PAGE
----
Posted in: Briefs, TSP, Materials, Sensors and actuators, Sensors and actuators, Air pollution, Metals, Nanotechnology, Hazardous materials
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Electrolytes for Low-Temperature Operation of Li-CFₓ Cells

A report describes a study of electrolyte compositions selected as candidates for improving the low-temperature performances of primary electrochemical cells that contain lithium anodes and fluorinated carbonaceous (CFx) cathodes. This study complements the developments reported in “Additive for Low-Temperature Operation of Li-(CF)n Cells” (NPO-43579) and Li/CFx Cells Optimized for Low-Temperature Operation (NPO-43585), which appear elsewhere in this issue of NASA Tech Briefs.

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Polyimide-Foam/Aerogel Composites for Thermal Insulation

Composites of specific types of polymer foams and aerogel particles or blankets have been proposed to obtain thermal insulation performance superior to those of the neat polyimide foams. These composites have potential to also provide enhanced properties for vibration dampening or acoustic attenuation. The specific type of polymer foam is denoted “TEEK-H,” signifying a series, denoted “H,” within a family of polyimide foams that were developed at NASA’s Langley Research Center and are collectively denoted “TEEK” (an acronym of the inventors’ names).

Posted in: Briefs, Materials, Thermal management, Thermal management, Performance upgrades, Composite materials, Foams, Insulation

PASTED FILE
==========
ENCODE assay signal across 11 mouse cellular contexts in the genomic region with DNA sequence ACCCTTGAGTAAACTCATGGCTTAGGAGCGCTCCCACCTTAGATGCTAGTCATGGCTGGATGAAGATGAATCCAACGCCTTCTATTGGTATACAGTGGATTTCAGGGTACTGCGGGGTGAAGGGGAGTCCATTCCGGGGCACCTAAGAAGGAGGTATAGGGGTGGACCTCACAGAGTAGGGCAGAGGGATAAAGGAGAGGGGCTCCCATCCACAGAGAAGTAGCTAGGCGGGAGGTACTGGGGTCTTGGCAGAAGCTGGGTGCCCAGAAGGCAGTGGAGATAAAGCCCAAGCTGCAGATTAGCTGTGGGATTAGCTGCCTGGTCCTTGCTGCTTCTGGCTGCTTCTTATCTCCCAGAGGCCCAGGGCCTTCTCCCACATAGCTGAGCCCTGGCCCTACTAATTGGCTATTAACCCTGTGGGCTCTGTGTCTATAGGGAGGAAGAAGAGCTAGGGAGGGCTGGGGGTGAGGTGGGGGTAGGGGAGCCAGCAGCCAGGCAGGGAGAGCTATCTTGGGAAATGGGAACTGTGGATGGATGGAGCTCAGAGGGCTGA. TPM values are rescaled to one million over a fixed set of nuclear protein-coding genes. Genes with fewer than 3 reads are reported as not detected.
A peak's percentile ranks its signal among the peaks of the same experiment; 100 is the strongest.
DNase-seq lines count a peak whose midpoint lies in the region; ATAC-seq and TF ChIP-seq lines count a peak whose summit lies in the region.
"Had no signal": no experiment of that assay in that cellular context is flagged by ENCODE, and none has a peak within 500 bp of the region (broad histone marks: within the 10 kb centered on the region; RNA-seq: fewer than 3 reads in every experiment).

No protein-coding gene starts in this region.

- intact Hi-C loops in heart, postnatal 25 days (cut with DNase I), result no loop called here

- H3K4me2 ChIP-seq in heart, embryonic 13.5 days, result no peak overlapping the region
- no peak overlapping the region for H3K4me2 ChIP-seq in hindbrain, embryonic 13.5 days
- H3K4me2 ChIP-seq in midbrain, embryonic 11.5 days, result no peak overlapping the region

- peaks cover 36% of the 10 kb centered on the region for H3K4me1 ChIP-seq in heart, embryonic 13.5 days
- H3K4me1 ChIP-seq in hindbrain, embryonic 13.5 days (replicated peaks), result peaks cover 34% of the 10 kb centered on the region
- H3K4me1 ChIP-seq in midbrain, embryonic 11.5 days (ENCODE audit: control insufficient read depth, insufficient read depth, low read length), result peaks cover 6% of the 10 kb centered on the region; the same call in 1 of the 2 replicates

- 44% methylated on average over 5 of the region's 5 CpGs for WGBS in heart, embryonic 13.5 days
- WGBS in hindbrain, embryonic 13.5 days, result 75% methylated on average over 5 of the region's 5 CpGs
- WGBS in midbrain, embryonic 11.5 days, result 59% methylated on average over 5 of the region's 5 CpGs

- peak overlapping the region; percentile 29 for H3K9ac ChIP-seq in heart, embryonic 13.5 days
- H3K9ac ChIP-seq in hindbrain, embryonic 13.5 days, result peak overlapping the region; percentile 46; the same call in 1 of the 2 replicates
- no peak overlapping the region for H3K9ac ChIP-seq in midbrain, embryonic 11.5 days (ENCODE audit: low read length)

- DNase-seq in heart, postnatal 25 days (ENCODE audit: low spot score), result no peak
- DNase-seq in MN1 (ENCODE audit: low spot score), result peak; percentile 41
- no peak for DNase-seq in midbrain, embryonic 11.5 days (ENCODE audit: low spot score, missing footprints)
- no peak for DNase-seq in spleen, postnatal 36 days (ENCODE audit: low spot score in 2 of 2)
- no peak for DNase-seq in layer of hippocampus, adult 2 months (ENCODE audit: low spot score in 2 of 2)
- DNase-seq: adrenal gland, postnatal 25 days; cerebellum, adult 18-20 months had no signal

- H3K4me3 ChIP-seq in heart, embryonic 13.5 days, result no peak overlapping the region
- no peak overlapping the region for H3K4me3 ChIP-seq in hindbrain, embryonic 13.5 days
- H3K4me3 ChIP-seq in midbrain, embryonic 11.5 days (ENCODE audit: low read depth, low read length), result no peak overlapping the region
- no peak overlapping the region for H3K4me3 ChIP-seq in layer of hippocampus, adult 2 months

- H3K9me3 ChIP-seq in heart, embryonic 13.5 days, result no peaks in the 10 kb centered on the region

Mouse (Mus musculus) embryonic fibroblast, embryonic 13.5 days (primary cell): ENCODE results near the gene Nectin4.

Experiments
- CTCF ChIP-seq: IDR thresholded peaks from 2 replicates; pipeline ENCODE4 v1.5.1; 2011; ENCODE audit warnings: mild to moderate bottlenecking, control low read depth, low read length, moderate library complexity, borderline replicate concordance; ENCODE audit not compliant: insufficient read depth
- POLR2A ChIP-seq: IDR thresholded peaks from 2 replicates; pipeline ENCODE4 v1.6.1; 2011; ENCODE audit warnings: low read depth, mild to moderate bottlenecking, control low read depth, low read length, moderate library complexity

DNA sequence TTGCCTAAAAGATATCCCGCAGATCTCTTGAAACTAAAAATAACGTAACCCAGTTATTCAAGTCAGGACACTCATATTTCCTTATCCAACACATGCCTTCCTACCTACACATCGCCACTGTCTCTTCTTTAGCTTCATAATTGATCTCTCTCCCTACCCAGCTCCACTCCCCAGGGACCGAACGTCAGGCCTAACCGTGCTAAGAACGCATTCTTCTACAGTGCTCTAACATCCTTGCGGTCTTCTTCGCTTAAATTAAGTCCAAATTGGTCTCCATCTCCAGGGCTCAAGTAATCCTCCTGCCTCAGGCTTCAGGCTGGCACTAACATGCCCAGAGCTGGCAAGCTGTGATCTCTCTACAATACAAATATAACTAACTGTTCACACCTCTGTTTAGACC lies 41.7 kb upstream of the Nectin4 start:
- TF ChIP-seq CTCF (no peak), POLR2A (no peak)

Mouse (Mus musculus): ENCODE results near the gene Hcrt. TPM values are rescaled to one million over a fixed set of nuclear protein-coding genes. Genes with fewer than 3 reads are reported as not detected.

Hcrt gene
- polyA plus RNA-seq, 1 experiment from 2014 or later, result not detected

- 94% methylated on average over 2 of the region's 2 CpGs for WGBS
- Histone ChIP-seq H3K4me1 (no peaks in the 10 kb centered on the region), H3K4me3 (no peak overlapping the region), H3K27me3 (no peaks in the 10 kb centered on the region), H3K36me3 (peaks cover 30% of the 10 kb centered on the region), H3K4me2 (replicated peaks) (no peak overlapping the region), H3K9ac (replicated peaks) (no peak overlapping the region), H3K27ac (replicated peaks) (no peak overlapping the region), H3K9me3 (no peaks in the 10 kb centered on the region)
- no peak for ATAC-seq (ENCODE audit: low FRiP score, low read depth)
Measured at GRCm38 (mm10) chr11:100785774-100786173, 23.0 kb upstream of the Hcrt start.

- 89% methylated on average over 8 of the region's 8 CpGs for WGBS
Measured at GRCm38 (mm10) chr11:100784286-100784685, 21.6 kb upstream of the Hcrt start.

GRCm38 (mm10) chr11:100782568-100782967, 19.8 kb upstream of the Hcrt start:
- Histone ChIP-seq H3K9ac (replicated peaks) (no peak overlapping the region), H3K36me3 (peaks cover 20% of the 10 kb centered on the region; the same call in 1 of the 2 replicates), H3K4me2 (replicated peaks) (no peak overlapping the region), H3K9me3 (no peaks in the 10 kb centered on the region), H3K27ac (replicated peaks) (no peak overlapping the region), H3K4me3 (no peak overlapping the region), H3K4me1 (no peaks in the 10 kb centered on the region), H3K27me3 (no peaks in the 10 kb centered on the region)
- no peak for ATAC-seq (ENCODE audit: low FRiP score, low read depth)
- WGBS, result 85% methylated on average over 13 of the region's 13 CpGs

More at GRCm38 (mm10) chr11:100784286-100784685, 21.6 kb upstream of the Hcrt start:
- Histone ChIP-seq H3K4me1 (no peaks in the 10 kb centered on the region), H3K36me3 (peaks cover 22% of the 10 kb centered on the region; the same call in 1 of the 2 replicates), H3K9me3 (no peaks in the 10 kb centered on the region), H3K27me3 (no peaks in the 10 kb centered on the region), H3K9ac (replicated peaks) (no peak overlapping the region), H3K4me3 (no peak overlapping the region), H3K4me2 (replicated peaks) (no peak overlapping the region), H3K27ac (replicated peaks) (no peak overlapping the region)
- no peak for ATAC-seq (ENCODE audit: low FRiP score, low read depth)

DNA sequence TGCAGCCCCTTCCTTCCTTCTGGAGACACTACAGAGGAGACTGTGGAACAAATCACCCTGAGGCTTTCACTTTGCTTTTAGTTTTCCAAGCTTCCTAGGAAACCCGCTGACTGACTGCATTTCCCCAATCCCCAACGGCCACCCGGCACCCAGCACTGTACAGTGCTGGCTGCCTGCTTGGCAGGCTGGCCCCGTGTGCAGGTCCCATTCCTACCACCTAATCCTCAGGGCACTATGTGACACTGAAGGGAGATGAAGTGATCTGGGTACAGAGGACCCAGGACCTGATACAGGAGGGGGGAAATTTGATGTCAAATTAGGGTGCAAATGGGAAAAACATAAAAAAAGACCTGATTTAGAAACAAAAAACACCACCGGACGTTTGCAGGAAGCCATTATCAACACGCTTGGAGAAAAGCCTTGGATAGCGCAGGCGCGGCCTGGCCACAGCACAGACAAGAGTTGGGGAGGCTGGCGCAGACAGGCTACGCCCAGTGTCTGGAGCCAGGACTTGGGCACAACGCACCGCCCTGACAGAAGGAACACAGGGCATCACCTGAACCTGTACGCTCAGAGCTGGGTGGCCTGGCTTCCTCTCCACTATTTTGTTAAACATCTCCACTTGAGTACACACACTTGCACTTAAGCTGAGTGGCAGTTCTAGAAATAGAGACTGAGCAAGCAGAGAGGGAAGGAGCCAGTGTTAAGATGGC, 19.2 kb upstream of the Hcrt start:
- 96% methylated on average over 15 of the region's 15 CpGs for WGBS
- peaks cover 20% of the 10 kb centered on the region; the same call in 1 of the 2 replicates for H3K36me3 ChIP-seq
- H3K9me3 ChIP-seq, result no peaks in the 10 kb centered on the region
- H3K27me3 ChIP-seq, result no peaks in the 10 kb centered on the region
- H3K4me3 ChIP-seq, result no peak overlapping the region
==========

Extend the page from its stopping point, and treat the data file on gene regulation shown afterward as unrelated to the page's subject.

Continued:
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Yb₁₄MnSb₁₁ as a High-Efficiency Thermoelectric Material

Yb14MnSb11 has been found to be well-suited for use as a p-type thermoelectric material in applications that involve hot-side temperatures in the approximate range of 1,200 to 1,300 K. The figure of merit that characterizes the thermal-to-electric power-conversion efficiency is greater for this material than for SiGe, which, until now, has been regarded as the state-of-the art high-temperature p-type thermoelectric material. Moreover, relative to SiGe, Yb14MnSb11 is better suited to incorporation into a segmented thermoelectric leg that includes the moderate-temperature p-type thermoelectric material CeFe4Sb12 and possibly other, lower-temperature p-type thermoelectric materials.

Posted in: Briefs, Materials
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Room-Temperature Ionic Liquids for Electrochemical Capacitors

A document discusses room-temperature ionic liquids (RTILs) used as electrolytes in carbon-nanotube-based, electrochemical, double-layer capacitors. Unlike the previous electrolyte (EtNB4 in acetonitrile), the RTIL used here does not produce cyanide upon thermal decomposition and does not have a moisture sensitivity.

Posted in: Briefs, TSP, Materials, Capacitors, Capacitors, Electrolytes, Nanotechnology
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Ultra-Lightweight Self- Deployable Nanocomposite Structure for Habitat Applications

A document discusses self-deployable, rigidized structures that are ultra-lightweight and have gas barrier properties, space durability, and high impact resistance. Developed here are microcellular-foamed sandwich structures made from nanocomposite shape memory polymers (SMPs) with Cold-Hibernated Elastic Memory (CHEM) deployed technique for space structural components including space habitats. This type of foam sandwich also does not suffer from the toxicity problems of conventional foams, and has higher mechanical properties than those processed with conventional techniques. This design can be compacted into a very small volume for launch. Once deployed, the microcellular structure can use the heat from the Sun to recover 98 to 100 percent of its shape.

Posted in: Briefs, TSP, Materials